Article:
13 for the base, and one 100-mm layer for the subgrade, for a total depth of 0.5 m. • Nonreflecting boundaries were used to absorb energy. • An impact source was modeled with a half-sine curve with duration of 52.5 µs for the USW and IE methodologies, and 0.2 ms for the impulse response methodology. Parameters Six parameters of the pavement models were investigated with the finite element simulations. The parameters were • Degree of defect = bonded, partially debonded, and totally debonded interface conditions; • Depth of defect = 50, 100, and 150 mm from surface; • Size of defect = 100 × 100 mm, 300 × 300 mm, and 500 × 500 mm in horizontal extent; • HMA modulus = 12.5, 8.3, 6.25, and 4.2 GPa; • Base modulus = 1,250, 700, and 315 MPa; and • HMA thickness = 200, 150, and 100 mm. Impact Echo The IE methodology was investigated by using a standard one- impact source and one-receiver configuration. The significant findings were as follows: • Degree of defect: totally and partially debonded defects were detectable and accurately located in frequency domain (Figure 3.1). • Defect depth: totally debonded defects were detectable and accurately located in frequency domain for depths of 100 and 150 mm; for 50 mm, the method generated a dominant flexural mode (Figure 3.2). • Defect size: totally debonded defects were detectable and accurately located in frequency domain for 300 × 300 mm and 500 × 500 mm defects; for 100 × 100 mm, the dominant frequency was near the thickness of HMA (some diffraction effect due to defect), while the defect was correctly located via a smaller peak (Figure 3.3). • HMA modulus: totally debonded defects were detectable and accurately located in frequency domain, but the HMA modulus needed to be known for accurately locating the defect (Figure 3.4). • Base modulus: totally debonded defects were detectable and accurately located in frequency domain independent of base modulus (Figure 3.5). • HMA thickness: totally debonded defects were detect- able and accurately located in frequency domain inde- pendent of HMA thickness for a given defect location (Figure 3.6). Figure 3.1. Degree of defect: (a) time record signals, (b) time record after applying the Blackman-Harris window, and (c) frequency spectra of signals. Source: Munoz 2009. (a) (b) (c)

14 Source: Munoz 2009. (a) (b) (c) Figure 3.2. Defect depth: (a) time record signals, (b) time record after applying the Blackman-Harris window, and (c) frequency spectra of signals. Source: Munoz 2009. (a) (b) (c) Figure 3.3. Defect size: (a) time record signals, (b) time record after applying the Blackman-Harris window, and (c) frequency spectra of signals.

15 Source: Munoz 2009. (a) (b) (c) Figure 3.4. HMA modulus: (a) time record signals, (b) time record after applying the Blackman-Harris window, and (c) frequency spectra of signals. Source: Munoz 2009. (a) (b) (c) Figure 3.5. Base modulus: (a) time record signals, (b) time record after applying the Blackman-Harris window, and (c) frequency spectra of signals.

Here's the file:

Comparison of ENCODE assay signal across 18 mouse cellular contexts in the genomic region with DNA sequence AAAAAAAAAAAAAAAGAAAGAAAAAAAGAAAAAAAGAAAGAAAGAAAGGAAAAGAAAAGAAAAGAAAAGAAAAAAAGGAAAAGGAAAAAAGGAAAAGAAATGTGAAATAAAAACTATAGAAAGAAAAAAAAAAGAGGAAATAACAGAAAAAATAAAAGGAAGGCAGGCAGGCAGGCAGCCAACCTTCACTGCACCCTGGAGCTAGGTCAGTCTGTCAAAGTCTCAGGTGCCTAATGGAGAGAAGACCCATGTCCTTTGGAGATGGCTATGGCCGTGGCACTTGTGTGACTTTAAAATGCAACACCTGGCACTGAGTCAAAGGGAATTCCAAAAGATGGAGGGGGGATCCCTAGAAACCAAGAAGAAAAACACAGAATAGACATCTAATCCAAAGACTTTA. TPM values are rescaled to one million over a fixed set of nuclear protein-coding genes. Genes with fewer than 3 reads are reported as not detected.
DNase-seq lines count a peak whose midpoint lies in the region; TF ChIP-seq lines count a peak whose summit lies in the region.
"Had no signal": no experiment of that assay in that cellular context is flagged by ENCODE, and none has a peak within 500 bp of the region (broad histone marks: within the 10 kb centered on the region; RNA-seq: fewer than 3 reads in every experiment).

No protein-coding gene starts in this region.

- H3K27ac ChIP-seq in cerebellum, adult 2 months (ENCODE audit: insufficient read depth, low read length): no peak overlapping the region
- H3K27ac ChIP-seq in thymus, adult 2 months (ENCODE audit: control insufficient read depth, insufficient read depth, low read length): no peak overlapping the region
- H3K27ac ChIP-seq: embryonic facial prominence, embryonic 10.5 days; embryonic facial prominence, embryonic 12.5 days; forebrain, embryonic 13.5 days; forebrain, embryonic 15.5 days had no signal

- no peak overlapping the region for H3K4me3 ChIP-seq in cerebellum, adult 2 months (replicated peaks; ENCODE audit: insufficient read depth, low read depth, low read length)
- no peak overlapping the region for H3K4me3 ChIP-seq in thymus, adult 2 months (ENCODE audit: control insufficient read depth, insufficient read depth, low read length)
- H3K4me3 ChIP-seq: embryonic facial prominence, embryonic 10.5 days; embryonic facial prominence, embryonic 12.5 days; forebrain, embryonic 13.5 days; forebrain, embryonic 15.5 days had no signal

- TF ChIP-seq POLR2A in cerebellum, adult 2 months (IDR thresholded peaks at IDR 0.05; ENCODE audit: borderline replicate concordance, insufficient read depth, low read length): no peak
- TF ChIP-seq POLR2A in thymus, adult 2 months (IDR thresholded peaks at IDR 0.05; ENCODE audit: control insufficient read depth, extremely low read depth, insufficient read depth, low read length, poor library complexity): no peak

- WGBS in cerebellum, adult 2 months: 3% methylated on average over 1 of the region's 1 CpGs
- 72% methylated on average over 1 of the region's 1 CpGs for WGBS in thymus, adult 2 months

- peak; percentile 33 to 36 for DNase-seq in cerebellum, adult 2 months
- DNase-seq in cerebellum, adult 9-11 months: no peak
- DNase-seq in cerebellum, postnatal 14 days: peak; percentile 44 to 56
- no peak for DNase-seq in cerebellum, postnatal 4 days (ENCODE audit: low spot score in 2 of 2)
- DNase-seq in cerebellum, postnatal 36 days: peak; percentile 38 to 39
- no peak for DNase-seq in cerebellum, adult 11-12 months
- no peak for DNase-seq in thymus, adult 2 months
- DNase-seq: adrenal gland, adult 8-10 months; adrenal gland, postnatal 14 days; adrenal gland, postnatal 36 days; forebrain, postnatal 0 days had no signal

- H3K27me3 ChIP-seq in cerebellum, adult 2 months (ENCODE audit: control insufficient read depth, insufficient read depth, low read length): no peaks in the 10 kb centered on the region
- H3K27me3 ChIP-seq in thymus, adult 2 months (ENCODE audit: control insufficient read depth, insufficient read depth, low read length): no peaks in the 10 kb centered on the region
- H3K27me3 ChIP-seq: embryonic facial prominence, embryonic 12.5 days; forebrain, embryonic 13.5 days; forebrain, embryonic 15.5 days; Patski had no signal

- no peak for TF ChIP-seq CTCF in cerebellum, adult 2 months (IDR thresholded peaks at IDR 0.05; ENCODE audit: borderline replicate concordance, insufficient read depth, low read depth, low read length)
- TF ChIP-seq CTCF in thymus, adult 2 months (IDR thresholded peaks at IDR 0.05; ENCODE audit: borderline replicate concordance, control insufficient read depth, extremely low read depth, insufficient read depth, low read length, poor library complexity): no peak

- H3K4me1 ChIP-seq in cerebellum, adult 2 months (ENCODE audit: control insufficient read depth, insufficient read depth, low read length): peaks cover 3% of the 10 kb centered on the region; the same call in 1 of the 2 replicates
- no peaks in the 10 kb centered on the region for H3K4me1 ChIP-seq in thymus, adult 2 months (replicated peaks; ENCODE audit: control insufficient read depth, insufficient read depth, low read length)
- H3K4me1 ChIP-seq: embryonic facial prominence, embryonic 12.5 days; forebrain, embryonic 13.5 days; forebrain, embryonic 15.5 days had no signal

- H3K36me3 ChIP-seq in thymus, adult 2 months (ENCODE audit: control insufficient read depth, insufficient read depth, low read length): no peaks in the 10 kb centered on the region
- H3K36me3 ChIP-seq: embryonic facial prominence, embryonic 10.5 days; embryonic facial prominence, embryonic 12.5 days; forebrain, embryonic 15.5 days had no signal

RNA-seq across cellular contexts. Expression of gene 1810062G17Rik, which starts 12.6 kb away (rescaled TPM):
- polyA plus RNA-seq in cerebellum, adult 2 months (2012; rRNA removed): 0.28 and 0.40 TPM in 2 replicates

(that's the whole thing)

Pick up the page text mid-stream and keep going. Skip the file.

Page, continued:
16 Impulse Response The impulse response methodology was investigated by using a standard one-impact source and one-receiver configuration. The significant findings were as follows: • Degree of defect: totally and partially debonded defects could be differentiated from the intact response (Figure 3.7). • Defect depth: totally debonded defects could be differ- entiated from intact response for depths of 50 and 100 mm; for 150 mm, the response with defect was similar to intact response (Figure 3.8). • Defect size: totally debonded defects could be differentiated from intact response for defect sizes of 500 × 500 mm; for 300 × 300 mm and 100 × 100 mm, the responses with defect were similar to intact response (Figure 3.9). • HMA modulus: totally debonded defects could be differ- entiated from intact response, but response was depen- dent on HMA modulus (Figure 3.10). • Base modulus: totally debonded defect response was independent of base modulus (Figure 3.11). Figure 3.7. Degree of defect: (a) signal from geophone and (b) Fast Fourier Transform (FFT) hammer/geophone. Source: Munoz 2009. (a) (b) Figure 3.6. HMA thickness: (a) time record signals, (b) time record after applying the Blackman-Harris window, and (c) frequency spectra of signals. Source: Munoz 2009. (a) (b) (c)

17 Figure 3.8. Defect depth: (a) signal from geophone and (b) FFT hammer/geophone. Source: Munoz 2009. (a) (b) Figure 3.9. Defect size: (a) signal from geophone and (b) FFT hammer/geophone. Source: Munoz 2009. (a) (b) Figure 3.10. HMA modulus: (a) signal from geophone and (b) FFT hammer/geophone. Source: Munoz 2009. (a) (b)